You can share printers on your WLAN in several different ways. Perhaps the easiest is to attach the printer to one of your WLAN client PCs and then share that printer with the rest of the network. Although this approach is simple, it has three potential drawbacks:
- The computer physically attached to the printer must remain turned on or other clients won't be able to use the printer.
- If clients print a lot of files, the performance of the computer sharing the printer may degrade (slow down or crash).
- If the printer is a multi-function device (printer, scanner, copier) and you conned it to a single computer, other clients may not be able to access all of its functions.
You also can make the printer available on a WLAN by adding a wireless adapter or connecting it to a wireless print server. You can usually configure wireless print servers and adapters the same way as an AP (which is what they essentially are) using a Web browser interface or utility software provided by the manufacturer.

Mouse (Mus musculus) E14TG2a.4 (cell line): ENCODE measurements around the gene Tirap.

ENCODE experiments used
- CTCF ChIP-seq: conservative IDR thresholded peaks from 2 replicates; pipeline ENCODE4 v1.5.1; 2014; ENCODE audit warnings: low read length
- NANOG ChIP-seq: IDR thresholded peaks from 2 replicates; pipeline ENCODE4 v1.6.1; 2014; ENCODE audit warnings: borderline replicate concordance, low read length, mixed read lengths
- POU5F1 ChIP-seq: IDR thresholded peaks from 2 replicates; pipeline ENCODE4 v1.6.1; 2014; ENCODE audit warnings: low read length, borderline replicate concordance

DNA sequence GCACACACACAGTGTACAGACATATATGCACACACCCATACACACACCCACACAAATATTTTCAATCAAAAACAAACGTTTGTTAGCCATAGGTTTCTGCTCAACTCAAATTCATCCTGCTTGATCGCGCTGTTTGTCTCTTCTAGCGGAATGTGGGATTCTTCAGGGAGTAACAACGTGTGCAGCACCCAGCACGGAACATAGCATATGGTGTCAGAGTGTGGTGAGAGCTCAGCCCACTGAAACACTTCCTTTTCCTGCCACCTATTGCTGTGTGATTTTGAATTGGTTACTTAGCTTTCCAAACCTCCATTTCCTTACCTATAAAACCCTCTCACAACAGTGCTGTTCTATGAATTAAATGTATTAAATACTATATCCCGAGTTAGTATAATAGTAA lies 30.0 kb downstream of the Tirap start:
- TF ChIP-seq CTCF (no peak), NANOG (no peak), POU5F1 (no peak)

Note: If you are connecting an older printer or multi-function device through a wireless adapter or print server, be sure that it doesn't require proprietary software to operate. Often, software from older printers does not detect a network connection and may require that you connect the printer to the PC via a parallel port
Consult the documentation that came with the printer to determine if this is the case. This usually isn't a problem with newer printers, especially those designed with network support.
For specific instructions for sharing your printers, see "Secret #40: Setting Up Printer Sharing."
Other than network settings for your AP and adapters, there isn't that much software that needs to be configured when you're setting up a WLAN. This section covers three types of software that you may have to configure.